Celtic Jewellery Legend & Lore
Put the search term Celtic Jewellery into Google and you’ll find a myriad of websites based anywhere from Dublin to Geneva. This probably reflects the true origins of the ancient Celts who were a central European group of tribal peoples bound by a shared culture, language, and social structure who first appear on our timeline around 500-700 BCE.
The Celts were fierce warriors and their territory encompassed much of modern Europe stretching northwards into Ireland and Scotland. My own Island ancestry is mixed with French and German DNA so I am living proof of how far the Celts travelled with their rich mythologies and related complex and mystical patterns that we now refer to as Celtic design.
Highly skilled crafts people, their jewellery and sacred objects have been called the work of angels and their legacy and beauty can be traced on Iona from the Book of Kells right through to our own historical and contemporary jewellery ranges.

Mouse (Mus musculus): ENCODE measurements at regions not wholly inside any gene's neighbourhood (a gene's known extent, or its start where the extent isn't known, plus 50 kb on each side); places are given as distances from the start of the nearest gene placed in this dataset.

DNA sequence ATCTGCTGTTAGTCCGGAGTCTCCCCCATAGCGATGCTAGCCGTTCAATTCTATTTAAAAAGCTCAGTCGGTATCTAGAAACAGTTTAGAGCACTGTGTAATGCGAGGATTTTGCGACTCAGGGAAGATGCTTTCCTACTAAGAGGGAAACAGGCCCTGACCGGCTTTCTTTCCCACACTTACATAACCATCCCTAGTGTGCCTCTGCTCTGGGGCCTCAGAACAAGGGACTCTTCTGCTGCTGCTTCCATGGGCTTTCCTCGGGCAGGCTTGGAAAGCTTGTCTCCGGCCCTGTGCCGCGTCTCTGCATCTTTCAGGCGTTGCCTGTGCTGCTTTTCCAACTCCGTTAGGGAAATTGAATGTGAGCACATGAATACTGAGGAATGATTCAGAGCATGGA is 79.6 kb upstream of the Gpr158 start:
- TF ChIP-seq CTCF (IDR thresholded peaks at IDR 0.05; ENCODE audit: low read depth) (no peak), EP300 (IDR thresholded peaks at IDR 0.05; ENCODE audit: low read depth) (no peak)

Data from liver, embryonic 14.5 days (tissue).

The Celts' world was animated by gods and goddesses, in a landscape of shapeshifting animals and spirits, populated with warriors, noblewomen, and priests. Jewellery was a way to symbolise status and power and to hold close to the body the sacred mysteries contained in the complex interlaced patterns, offering the wearer protection and courage.
Celtic Jewellery Influences
The metal used in the jewellery was not only a status symbol, but could also have been used for magical purposes. The most common jewellery material would have been silver, long associated with the Moon. We still talk in modern times about the gentle, healing light of the Moon and I like to think that by casting our Celtic Iona jewellery in silver recovered from NHS X-rays we are giving a little nod to our Celtic ancestors and what we can imagine about their symbolic relationship to silver and the illuminating power of the Moon.